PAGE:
In this How-To article we’re going to walk you through changing the default SSH server listening port on a Linux system.
The Secure Shell (SSH) Protocol by default uses port 22. Accepting this value does not make your system insecure, nor will changing the port provide a significant variance in security. However, changing the default SSH server listening port will stop many automated attacks and a bit harder to guess which port SSH is accessible from. The attacker should execute a nmap like scan against your host to discover the port SSH service listens. So changing the default SSH port has no meaning on private networks, but maybe it’s useful and it’s a simple security hardening technique on public accessible hosts.
There are more simple hardening techniques you can find on the security section.
In case you decided that you need to change the default SSH port then follow the steps below.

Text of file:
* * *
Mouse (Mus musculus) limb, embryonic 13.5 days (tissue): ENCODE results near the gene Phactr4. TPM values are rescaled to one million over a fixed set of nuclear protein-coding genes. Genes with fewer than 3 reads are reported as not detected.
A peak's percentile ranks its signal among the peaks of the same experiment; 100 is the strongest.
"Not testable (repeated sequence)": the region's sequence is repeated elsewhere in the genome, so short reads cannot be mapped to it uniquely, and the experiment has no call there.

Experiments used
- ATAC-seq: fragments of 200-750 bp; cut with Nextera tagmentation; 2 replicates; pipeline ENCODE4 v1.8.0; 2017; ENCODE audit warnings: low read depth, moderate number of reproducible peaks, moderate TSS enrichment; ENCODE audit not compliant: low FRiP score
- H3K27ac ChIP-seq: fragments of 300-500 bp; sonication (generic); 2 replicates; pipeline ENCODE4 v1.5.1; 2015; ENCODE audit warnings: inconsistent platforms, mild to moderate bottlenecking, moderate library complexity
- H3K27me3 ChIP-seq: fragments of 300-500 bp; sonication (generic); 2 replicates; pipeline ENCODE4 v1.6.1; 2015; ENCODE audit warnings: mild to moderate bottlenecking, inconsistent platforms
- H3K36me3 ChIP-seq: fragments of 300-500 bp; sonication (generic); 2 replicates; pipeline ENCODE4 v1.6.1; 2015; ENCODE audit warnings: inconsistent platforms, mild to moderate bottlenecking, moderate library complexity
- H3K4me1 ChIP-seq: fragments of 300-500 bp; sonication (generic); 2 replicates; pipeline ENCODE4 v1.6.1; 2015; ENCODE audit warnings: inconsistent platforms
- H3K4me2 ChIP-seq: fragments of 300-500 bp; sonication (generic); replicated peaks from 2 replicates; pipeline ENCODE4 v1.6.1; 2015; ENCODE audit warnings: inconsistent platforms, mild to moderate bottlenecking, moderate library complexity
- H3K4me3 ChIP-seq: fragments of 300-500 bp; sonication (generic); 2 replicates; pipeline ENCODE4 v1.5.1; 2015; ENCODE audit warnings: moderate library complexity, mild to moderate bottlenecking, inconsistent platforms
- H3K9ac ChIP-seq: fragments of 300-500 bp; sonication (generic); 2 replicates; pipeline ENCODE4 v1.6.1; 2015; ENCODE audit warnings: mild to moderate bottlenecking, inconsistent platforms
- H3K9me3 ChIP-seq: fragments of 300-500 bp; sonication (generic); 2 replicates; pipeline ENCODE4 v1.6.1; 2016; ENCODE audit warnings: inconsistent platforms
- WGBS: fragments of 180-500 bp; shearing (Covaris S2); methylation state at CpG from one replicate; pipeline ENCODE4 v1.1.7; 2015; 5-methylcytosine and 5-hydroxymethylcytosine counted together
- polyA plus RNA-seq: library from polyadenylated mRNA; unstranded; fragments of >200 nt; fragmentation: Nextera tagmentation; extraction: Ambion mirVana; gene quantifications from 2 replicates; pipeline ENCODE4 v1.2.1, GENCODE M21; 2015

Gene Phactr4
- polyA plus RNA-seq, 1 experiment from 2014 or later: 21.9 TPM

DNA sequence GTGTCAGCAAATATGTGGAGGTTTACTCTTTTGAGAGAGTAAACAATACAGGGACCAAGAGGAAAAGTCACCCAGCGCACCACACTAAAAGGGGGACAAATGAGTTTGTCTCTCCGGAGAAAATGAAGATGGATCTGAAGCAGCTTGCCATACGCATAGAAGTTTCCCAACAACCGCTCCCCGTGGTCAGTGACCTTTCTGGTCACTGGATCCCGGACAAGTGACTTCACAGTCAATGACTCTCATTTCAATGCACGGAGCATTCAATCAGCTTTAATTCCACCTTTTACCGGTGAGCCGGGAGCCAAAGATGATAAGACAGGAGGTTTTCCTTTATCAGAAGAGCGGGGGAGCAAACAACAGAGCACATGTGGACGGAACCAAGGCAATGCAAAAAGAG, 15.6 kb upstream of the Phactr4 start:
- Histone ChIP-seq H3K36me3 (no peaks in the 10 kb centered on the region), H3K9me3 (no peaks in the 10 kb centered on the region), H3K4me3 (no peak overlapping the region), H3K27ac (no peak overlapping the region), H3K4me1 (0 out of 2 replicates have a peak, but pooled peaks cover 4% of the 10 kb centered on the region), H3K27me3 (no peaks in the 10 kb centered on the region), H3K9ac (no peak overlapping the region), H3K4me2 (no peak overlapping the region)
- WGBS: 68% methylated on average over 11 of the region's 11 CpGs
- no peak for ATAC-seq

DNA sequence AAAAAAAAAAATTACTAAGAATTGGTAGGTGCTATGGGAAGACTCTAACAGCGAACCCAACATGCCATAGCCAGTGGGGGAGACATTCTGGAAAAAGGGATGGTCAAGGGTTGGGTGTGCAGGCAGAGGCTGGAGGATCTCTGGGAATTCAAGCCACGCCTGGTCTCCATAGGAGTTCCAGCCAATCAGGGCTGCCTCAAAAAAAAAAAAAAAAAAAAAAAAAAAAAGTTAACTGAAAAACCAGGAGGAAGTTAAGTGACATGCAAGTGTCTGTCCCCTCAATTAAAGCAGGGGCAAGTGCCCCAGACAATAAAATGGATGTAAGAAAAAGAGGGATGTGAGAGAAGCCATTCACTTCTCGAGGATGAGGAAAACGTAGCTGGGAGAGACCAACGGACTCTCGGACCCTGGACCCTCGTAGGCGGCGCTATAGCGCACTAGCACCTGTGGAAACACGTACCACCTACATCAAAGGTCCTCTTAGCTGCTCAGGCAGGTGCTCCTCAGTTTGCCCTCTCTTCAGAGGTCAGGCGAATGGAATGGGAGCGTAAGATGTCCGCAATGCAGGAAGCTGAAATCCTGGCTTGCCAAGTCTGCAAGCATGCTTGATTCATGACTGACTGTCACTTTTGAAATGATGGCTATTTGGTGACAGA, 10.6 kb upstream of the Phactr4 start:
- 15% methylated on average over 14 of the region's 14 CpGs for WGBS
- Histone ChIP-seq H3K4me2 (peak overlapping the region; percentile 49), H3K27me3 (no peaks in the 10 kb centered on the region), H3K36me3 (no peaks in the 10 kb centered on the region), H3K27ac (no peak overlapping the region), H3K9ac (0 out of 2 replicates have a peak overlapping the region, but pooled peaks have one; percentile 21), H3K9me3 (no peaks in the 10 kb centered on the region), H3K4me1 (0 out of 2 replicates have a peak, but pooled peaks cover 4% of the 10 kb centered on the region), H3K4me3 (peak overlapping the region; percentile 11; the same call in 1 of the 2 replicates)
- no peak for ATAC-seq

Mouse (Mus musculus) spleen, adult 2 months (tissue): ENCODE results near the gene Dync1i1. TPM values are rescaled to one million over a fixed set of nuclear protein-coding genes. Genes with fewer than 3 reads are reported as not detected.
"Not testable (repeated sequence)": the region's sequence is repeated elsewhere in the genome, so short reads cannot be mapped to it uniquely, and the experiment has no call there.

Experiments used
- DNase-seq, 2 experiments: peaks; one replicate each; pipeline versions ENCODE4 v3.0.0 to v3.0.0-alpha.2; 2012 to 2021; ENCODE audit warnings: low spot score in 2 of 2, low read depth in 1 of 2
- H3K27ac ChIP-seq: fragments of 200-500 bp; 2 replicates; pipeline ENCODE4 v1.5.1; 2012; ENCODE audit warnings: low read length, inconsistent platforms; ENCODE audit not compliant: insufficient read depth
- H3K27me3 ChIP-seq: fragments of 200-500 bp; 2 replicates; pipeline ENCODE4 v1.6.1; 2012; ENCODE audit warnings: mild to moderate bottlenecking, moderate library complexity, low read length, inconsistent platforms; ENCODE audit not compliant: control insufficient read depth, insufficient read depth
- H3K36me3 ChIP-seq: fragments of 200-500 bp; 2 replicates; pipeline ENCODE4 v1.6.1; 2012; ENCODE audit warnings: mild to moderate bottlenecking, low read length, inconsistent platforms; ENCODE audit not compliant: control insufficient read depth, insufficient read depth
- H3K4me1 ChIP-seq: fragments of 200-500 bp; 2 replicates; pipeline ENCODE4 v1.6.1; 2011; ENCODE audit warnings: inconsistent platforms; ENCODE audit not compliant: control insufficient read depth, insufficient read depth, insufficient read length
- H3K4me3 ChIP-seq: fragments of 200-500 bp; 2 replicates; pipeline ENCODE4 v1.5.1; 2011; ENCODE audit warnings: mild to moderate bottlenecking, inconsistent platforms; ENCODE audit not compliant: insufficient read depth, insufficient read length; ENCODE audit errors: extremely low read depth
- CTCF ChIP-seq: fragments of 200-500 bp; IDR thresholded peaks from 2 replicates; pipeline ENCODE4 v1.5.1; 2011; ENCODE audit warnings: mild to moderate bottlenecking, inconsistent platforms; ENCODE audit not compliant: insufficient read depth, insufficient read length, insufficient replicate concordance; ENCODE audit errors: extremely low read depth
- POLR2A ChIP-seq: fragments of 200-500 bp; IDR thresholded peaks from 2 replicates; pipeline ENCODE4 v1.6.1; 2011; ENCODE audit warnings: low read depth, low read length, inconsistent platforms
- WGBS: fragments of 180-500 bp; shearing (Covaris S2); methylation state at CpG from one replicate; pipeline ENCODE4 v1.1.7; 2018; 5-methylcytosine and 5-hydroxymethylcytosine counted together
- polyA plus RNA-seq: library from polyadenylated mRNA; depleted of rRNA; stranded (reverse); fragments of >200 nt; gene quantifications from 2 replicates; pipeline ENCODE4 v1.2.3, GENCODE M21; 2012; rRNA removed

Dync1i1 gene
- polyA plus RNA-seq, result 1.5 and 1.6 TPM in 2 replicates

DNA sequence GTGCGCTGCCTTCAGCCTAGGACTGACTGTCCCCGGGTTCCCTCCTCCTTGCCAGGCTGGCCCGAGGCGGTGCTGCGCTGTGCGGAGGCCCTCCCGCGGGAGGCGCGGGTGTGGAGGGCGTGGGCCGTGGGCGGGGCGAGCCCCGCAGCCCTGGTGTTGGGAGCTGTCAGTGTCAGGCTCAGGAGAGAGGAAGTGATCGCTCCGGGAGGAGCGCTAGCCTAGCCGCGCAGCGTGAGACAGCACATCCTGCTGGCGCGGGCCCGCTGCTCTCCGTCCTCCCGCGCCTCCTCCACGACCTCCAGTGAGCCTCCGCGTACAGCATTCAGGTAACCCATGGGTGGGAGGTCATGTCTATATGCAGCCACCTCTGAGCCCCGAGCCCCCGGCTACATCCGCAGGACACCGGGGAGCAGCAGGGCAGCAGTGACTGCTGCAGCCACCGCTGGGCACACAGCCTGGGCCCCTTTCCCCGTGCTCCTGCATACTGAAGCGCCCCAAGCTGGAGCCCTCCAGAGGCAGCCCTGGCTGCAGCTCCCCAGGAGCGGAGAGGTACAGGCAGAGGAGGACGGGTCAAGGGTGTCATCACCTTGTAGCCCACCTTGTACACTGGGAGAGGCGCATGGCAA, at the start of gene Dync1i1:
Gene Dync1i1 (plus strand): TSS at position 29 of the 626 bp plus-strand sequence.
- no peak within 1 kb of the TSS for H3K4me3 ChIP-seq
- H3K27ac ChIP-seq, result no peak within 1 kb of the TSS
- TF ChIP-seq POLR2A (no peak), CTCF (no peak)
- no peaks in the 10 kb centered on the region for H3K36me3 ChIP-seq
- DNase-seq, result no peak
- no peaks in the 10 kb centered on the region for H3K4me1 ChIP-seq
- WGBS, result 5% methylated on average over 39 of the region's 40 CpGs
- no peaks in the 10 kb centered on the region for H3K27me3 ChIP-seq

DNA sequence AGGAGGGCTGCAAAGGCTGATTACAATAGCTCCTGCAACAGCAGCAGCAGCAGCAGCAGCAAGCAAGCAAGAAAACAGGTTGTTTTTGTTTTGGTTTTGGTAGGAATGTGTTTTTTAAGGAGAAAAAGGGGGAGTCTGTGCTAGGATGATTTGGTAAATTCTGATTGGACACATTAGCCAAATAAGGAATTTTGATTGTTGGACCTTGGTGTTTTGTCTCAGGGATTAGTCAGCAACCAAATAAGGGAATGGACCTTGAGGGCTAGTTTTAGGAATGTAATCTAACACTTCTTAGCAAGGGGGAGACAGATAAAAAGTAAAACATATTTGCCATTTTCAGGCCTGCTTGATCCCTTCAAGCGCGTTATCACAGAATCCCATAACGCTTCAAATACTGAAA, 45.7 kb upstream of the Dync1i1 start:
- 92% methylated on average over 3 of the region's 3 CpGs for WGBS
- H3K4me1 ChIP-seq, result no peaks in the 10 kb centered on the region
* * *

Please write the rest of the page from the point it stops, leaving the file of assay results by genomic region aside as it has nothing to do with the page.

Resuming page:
Steps to follow to change the default SSH port
Either as root user or as a sudo capable user, use your favorite text editor to edit the sshd configuration file. I am using the vi editor.
Edit the line which states ‘Port 22’. But before doing so, you’ll want to read the note below. Choose an appropriate port, also making sure it not currently used on the system. I would suggest to use a mnemonic port, like port 22222 and to use the same port to all your publicly accessible hosts, in order not to lookup which port uses which host for ssh.
# What ports, IPs and protocols we listen for Port 22222
Switch over to the new port by restarting SSH service.
for ubuntu and centos 6 or redhat 6 you can use:
service sshd restart
for centos 7 or redhat 7 you can use:
systemctl restart sshd
and for debian you can use
Verify SSH is listening on the new port by either using telnet or connecting to it. Note how the port number now needs to be declared.
telnet hostname 22222
ssh firstname.lastname@example.org -p 22222